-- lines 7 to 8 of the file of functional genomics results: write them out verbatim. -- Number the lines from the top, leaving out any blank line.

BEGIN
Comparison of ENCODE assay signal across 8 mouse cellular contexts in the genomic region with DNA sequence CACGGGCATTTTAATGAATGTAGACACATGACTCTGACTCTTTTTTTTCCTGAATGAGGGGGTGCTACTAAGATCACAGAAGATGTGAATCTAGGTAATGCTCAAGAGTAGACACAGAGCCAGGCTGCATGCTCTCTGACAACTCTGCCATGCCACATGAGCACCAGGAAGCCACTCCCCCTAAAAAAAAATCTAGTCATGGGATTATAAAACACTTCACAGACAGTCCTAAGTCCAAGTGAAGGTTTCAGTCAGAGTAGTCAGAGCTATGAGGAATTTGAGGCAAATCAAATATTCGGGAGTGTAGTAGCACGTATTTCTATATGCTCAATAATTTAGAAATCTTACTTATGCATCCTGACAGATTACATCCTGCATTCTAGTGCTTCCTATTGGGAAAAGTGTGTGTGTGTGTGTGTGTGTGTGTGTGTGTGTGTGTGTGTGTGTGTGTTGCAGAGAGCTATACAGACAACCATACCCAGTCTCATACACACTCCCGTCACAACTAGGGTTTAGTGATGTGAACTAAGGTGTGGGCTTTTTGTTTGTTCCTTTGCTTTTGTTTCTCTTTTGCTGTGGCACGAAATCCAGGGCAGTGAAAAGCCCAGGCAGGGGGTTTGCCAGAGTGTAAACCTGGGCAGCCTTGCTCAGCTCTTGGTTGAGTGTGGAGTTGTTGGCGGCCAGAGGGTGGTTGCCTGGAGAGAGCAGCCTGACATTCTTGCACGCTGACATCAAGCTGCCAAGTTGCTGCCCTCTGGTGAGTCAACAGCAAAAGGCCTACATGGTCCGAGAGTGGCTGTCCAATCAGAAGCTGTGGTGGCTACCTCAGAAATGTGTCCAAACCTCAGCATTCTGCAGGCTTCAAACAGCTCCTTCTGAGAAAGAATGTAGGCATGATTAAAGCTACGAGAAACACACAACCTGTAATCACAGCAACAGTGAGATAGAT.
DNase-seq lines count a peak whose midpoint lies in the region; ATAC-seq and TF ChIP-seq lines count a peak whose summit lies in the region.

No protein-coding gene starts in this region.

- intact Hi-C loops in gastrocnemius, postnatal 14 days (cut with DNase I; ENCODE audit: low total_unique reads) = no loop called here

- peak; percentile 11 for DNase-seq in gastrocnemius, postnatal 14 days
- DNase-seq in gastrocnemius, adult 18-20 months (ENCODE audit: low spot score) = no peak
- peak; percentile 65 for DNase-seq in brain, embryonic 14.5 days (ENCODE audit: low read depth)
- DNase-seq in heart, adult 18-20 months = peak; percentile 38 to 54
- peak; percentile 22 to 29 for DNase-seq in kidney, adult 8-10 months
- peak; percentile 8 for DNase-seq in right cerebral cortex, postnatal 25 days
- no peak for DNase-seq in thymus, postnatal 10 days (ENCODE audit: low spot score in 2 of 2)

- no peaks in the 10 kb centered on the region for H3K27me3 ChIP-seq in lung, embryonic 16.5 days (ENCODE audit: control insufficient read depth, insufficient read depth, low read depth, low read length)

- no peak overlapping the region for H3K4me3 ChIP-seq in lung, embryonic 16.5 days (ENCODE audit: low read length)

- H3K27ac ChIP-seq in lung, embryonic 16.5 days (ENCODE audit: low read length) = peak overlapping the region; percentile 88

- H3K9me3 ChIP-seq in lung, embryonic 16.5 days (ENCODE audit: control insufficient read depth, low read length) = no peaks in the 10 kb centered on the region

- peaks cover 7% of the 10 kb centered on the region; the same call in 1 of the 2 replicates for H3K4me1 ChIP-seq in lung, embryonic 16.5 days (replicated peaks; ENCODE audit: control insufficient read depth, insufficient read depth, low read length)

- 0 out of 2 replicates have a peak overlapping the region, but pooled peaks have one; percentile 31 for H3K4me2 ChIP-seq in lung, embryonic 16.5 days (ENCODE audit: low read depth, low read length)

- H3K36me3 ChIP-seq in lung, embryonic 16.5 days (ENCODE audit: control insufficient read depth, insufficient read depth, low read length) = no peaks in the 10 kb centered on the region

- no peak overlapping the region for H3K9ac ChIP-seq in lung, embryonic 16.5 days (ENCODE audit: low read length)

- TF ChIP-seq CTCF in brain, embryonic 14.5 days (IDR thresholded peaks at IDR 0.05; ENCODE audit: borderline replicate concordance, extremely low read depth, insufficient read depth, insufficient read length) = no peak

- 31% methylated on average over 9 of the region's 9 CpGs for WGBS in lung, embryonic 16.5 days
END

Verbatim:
- peak; percentile 65 for DNase-seq in brain, embryonic 14.5 days (ENCODE audit: low read depth)
- DNase-seq in heart, adult 18-20 months = peak; percentile 38 to 54